Recursive DNS

When most people think of DNS servers, they naturally focus on the authoritative side. This is because every domain on the internet needs to have an authoritative DNS server responsible for storing (and responding with) the authoritative IP address of that domain name. However, the majority of DNS query responses are, in fact, generated from the cache of recursive servers, which are responsible for obtaining the IP address of the site or computer you are trying to reach.

The idea of a recursive server being a potential area of weakness first came to light in 1997, when the owner of a Washington State-based domain name registrar was arrested after violating federal computer fraud statutes by exploiting a loophole in a competitor’s recursive server and redirecting the traffic to his own site. Many of the security compromises and breaches that have occurred ever since have been related to vulnerabilities in the recursive or caching DNS server code.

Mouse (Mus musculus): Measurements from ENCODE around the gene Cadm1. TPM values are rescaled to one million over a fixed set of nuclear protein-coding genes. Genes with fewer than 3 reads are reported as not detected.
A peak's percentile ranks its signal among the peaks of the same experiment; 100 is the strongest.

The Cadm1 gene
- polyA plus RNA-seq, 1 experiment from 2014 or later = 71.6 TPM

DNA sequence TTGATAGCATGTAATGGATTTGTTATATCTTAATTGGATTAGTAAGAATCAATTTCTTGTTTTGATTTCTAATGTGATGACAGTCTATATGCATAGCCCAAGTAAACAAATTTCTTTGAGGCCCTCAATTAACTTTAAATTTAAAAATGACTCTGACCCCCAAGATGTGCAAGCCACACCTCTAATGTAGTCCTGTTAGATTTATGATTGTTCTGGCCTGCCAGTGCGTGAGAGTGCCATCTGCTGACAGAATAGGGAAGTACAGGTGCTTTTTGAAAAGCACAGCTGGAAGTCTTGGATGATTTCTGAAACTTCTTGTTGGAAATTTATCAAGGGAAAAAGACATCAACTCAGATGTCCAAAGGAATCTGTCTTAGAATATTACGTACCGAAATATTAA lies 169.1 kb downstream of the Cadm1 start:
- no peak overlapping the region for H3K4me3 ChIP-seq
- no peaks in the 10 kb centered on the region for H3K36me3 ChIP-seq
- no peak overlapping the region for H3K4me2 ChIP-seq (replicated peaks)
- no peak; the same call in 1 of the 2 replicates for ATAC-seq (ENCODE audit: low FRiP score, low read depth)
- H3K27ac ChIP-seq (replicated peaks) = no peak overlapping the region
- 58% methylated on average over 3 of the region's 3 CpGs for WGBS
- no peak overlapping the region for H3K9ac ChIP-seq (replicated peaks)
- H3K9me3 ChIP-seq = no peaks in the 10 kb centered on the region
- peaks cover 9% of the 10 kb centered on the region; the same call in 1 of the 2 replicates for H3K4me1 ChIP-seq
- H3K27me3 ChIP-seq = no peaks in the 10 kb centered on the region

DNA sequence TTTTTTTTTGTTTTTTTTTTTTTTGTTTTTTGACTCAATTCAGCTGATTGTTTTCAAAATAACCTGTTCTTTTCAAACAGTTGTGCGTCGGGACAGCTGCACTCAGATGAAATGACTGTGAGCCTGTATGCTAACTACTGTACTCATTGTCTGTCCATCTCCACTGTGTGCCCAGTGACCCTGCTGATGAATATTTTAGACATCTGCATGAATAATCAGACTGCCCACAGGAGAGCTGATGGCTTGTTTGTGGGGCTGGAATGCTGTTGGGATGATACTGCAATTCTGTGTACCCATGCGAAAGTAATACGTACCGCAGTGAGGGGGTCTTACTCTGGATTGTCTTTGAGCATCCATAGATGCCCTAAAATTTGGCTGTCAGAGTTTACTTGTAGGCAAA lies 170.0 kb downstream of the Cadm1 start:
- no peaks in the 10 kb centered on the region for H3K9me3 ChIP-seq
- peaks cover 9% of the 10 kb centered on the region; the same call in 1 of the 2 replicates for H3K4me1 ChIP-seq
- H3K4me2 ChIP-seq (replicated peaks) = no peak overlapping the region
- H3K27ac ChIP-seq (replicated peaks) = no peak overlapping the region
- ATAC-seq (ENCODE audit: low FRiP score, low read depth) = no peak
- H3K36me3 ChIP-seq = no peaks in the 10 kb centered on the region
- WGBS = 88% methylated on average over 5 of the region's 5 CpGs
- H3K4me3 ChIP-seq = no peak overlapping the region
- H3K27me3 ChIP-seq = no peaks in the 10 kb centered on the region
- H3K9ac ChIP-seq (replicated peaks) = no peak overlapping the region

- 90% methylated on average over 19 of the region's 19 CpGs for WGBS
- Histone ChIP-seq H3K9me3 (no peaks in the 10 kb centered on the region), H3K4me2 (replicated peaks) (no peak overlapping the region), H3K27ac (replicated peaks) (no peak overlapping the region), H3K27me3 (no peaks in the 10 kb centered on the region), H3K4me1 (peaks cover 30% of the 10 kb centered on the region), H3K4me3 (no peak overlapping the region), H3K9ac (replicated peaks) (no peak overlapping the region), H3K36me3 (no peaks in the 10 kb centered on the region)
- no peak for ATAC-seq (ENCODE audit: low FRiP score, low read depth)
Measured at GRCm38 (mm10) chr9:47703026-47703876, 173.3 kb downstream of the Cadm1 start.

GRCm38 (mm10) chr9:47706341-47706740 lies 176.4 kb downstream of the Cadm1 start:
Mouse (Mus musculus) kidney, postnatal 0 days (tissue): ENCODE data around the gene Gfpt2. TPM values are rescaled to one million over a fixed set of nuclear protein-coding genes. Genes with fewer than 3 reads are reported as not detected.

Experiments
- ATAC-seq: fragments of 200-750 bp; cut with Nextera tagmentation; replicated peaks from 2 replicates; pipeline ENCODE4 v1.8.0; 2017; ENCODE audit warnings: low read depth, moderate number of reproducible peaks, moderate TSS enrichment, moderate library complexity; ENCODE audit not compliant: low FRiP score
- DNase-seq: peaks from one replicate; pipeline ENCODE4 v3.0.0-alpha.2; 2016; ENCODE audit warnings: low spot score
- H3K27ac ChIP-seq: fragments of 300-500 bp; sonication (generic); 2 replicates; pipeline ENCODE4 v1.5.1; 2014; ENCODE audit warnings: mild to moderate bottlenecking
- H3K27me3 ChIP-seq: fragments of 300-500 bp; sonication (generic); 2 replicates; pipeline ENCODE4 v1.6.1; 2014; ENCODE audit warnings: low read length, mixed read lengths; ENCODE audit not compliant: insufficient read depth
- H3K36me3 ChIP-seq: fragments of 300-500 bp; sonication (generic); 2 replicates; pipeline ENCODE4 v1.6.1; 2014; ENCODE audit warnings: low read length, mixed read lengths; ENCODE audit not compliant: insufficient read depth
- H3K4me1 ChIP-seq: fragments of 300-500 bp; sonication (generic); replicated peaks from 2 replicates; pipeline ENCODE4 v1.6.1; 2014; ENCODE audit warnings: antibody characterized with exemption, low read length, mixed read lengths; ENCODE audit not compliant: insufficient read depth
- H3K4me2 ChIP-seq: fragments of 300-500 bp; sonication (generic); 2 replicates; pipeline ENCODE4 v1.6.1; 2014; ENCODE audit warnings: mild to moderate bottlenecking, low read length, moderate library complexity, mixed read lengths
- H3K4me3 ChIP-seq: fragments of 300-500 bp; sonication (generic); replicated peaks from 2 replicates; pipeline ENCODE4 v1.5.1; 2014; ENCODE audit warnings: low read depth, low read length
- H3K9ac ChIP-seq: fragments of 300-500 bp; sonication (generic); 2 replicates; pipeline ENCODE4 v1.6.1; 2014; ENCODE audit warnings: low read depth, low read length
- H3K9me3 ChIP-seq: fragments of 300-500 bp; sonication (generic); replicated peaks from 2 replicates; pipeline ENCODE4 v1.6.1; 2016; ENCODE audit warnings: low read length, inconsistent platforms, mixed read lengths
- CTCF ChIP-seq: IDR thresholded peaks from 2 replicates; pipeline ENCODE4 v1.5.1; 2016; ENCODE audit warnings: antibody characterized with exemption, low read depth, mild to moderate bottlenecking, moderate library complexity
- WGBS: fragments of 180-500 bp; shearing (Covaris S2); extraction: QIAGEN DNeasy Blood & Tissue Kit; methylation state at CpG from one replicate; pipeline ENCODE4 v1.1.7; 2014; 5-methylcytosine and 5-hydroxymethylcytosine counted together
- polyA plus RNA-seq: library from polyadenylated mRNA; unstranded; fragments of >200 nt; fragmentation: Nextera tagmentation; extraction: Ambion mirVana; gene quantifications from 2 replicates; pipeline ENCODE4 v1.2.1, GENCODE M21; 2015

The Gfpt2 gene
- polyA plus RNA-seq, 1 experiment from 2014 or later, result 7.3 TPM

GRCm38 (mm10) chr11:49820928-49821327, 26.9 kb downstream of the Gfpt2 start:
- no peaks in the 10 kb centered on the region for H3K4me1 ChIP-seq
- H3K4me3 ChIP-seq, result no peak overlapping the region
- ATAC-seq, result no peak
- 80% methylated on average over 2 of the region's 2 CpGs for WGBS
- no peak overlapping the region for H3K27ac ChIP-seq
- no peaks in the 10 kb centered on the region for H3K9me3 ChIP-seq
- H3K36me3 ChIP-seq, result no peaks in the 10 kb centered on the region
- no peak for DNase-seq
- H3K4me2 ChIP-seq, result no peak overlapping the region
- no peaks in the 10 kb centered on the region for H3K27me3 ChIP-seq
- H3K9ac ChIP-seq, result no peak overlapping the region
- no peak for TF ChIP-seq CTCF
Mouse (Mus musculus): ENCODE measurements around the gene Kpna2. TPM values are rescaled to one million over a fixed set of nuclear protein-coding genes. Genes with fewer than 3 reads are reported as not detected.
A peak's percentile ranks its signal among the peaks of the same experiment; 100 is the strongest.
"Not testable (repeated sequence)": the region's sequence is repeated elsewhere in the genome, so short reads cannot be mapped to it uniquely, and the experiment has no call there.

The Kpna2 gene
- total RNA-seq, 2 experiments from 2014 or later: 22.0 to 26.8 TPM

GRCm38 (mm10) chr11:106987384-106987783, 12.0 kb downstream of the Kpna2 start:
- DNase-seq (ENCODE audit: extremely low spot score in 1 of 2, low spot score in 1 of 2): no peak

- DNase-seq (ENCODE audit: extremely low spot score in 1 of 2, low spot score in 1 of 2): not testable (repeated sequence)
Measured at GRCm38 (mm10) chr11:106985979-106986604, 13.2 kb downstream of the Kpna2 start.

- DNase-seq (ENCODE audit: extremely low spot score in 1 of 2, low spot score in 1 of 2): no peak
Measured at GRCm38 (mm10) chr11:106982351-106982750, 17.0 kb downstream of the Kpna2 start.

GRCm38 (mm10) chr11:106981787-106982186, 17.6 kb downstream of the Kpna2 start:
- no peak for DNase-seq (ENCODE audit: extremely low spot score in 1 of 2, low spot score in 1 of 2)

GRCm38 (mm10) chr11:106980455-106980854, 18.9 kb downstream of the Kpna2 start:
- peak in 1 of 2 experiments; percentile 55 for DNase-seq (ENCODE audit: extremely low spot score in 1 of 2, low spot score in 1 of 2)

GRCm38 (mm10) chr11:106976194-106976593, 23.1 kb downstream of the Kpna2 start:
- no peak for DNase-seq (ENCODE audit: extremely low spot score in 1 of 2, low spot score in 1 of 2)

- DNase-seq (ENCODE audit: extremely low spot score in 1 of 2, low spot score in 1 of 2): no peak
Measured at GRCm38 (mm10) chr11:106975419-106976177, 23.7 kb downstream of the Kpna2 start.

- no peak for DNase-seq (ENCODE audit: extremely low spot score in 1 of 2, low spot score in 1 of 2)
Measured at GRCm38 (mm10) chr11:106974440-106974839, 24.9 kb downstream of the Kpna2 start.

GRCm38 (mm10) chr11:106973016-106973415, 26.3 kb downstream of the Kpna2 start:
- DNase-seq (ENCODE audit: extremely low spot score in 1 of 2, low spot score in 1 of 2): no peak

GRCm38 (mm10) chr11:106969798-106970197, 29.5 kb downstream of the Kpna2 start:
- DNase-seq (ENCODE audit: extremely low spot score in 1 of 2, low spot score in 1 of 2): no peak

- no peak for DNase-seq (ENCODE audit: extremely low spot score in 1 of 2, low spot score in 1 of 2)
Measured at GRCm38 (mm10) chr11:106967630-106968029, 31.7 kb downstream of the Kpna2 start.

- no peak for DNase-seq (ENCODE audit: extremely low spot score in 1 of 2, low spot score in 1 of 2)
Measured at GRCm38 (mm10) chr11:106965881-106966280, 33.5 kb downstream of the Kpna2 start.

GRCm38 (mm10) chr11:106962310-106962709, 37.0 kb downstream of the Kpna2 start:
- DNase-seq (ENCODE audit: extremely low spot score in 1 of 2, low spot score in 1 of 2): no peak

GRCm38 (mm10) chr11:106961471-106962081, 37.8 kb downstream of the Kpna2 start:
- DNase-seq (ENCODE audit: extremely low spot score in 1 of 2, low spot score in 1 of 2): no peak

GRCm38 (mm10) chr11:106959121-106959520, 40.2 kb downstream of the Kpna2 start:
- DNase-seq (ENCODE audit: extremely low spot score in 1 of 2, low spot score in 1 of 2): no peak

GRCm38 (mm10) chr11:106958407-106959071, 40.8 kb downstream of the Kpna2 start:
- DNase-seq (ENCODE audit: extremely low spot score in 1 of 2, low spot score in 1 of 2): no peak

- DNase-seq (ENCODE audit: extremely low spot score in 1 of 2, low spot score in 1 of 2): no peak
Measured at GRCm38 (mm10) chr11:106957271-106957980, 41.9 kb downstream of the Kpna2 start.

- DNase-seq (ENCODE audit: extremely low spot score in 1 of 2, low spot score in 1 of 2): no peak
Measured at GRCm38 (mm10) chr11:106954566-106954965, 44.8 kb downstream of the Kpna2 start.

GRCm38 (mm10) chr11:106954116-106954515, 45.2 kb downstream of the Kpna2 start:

In many situations, recursive servers are running on outdated software without the security and attention afforded to the authoritative server. This is an oversight, considering that everyone – whether they know it or not – relies on recursive servers to get the answer to their DNS queries.

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